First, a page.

Anderson continues, “In 2017, Parkland County created a new land use district (AGI – Agricultural Industry Development District) that accommodates development in rural Parkland County, specializing in value-added agricultural and alternative energy production. Parkland County’s rural and rural fringe areas are uniquely capable of providing such amenities for the various value-added agriculture and alternative energy industries.
“The purpose of this district is to accommodate new agricultural-based and alternative energy-based development that manufactures or processes value-added agricultural products, produces or imports materials or grows biomass crop for use in alternative energy feed stocks or products, or generates alternative energy. Companies such as Pinnacle Renewable Energy in Entwistle have quickly recognized the flexibility this new land use provides.”
Of course, the success of Parkland County’s agriculture industry hasn’t come without its challenges.
Anderson explains. “The industry has experienced several trend shifts, including an increased global demand for food, an increased demand for growing local food, the growth of average farm sizes, an increase in vegetable farming (indoor and outdoor), an increase in nurseries and greenhouses, and an increase in specialty livestock. Despite the increase in demand, there has been a 13.2 per cent reduction in the number of farms since 2011, and a total 43.3 per cent reduction in the number of farms over the past 20 years mainly due to the rise of large-scale farms.
“The continuing growth of large-scale commercial farms in response to global forces that demand cost competitiveness and the ability to compete with world prices means small- to medium-sized family farms are reducing. Over the past 20 years, the average farm size in Parkland County has increased by 36.9 per cent versus an Alberta average of 40.4 per cent. During the last five years, the increases have been in the order of 7.6 per cent for Parkland and 5.9 per cent provincially. Parkland County is part of the overall provincial trend to fewer but larger farms.”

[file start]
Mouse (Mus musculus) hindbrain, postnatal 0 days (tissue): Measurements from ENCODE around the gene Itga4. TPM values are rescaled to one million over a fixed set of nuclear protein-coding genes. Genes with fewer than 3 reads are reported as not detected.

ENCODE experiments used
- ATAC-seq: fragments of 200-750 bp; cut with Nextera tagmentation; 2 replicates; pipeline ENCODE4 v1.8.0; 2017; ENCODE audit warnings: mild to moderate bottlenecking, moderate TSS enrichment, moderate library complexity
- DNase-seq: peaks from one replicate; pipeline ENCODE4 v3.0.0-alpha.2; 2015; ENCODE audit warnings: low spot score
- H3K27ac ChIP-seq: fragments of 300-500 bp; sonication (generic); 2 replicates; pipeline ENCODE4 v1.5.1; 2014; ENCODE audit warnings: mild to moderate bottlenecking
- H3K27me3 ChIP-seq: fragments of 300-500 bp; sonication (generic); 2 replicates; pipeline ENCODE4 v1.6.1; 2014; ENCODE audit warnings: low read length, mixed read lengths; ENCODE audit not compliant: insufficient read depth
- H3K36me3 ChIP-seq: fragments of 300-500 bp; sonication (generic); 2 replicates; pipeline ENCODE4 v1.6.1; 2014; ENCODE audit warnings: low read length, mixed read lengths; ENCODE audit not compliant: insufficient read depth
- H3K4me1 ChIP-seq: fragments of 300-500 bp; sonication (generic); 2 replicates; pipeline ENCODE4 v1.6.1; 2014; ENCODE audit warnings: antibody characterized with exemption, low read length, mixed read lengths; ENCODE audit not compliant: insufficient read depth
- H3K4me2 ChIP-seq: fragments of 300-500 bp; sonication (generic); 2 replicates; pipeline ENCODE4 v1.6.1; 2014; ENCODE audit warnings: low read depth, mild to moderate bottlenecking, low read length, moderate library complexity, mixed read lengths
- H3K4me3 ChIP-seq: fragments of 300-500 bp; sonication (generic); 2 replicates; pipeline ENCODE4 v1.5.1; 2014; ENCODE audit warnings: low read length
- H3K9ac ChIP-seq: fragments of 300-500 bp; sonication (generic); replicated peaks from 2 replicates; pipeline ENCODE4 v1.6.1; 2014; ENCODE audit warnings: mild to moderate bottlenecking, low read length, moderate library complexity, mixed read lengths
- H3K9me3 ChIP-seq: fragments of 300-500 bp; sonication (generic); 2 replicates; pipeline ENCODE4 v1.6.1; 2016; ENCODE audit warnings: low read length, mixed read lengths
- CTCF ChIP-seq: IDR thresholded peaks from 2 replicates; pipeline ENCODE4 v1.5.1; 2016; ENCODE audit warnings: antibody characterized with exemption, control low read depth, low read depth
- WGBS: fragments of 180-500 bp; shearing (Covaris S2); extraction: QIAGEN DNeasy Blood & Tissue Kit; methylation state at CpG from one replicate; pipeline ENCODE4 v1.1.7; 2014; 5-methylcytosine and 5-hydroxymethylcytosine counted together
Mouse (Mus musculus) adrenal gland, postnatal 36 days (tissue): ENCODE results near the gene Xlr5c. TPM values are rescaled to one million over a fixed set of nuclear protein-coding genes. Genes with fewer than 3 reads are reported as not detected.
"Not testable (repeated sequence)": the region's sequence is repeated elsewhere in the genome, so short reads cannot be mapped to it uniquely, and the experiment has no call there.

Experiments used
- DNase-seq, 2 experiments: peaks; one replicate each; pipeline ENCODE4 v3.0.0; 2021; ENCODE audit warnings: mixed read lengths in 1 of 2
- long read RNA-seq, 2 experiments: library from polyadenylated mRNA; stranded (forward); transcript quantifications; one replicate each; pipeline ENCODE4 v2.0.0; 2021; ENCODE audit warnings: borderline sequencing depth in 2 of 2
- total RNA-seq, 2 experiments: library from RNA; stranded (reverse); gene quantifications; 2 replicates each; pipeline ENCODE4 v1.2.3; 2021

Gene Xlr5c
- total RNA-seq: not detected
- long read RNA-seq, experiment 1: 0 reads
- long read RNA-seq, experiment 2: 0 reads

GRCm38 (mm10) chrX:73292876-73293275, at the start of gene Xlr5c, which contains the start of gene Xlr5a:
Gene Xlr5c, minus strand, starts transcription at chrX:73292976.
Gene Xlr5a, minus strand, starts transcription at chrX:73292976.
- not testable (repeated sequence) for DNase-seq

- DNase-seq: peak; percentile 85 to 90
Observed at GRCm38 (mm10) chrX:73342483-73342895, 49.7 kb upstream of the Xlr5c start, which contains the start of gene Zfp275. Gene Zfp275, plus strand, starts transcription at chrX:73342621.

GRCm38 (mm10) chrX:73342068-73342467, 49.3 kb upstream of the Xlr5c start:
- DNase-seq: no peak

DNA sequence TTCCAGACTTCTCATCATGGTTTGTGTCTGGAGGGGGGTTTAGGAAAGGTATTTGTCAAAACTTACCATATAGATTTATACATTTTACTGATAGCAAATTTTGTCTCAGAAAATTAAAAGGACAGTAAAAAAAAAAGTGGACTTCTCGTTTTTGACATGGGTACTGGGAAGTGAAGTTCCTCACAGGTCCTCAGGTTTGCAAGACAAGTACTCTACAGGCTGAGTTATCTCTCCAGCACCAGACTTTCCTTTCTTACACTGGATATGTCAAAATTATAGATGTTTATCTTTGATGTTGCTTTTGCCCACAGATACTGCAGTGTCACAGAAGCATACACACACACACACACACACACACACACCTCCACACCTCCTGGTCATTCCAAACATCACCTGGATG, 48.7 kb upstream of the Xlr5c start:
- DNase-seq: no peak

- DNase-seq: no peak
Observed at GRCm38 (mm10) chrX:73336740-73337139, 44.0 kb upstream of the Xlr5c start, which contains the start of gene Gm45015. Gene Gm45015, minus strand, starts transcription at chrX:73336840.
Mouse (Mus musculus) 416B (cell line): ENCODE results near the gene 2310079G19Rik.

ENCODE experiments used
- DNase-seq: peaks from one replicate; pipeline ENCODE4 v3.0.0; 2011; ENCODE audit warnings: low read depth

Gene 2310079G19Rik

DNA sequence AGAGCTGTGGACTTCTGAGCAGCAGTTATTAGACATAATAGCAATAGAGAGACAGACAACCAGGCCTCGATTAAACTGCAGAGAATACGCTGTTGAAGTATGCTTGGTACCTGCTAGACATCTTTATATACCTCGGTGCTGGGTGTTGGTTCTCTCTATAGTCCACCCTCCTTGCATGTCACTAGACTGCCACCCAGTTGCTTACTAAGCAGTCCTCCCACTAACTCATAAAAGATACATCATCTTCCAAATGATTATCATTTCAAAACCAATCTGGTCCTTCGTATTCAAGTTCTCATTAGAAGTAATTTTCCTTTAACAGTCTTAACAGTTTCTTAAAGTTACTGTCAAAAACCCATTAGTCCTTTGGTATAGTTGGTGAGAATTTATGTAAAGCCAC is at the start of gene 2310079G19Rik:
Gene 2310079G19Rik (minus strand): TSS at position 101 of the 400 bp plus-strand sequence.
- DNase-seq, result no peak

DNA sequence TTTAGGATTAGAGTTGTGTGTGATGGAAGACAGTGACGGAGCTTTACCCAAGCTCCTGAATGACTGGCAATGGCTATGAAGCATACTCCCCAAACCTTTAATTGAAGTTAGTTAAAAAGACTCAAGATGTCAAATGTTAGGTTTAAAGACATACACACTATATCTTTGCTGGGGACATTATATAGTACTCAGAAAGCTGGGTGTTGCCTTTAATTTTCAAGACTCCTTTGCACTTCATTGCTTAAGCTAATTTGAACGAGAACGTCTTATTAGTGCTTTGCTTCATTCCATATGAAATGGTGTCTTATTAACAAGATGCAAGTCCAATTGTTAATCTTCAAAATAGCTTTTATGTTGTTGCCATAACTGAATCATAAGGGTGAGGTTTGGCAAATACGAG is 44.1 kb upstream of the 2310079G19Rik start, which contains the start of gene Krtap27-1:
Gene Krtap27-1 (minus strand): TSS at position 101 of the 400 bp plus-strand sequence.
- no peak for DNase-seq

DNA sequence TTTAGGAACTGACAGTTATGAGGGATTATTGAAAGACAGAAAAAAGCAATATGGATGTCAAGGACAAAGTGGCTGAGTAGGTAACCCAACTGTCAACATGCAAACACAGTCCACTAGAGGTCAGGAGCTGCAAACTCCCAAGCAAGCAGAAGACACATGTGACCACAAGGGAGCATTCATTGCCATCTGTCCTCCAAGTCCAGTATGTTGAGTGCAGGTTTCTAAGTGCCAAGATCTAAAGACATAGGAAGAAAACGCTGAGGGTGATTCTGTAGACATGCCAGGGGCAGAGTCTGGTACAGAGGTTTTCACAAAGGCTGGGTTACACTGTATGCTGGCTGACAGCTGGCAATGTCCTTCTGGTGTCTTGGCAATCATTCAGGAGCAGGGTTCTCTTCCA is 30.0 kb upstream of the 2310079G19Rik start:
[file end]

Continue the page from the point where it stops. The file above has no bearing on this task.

However, while trend shifts have forced the agriculture industry to adapt and innovate to meet and support its developing sectors in a way that has the potential to introduce new opportunities for the industry, there is one challenge that poses a bit more difficulty: the decline of farmland. “It is important to have a balance between development lands and protecting valuable agricultural land. Parkland County’s recently updated Municipal Development Plan defines the areas where different development types can occur, and which are protected as prime agricultural lands,” says Anderson.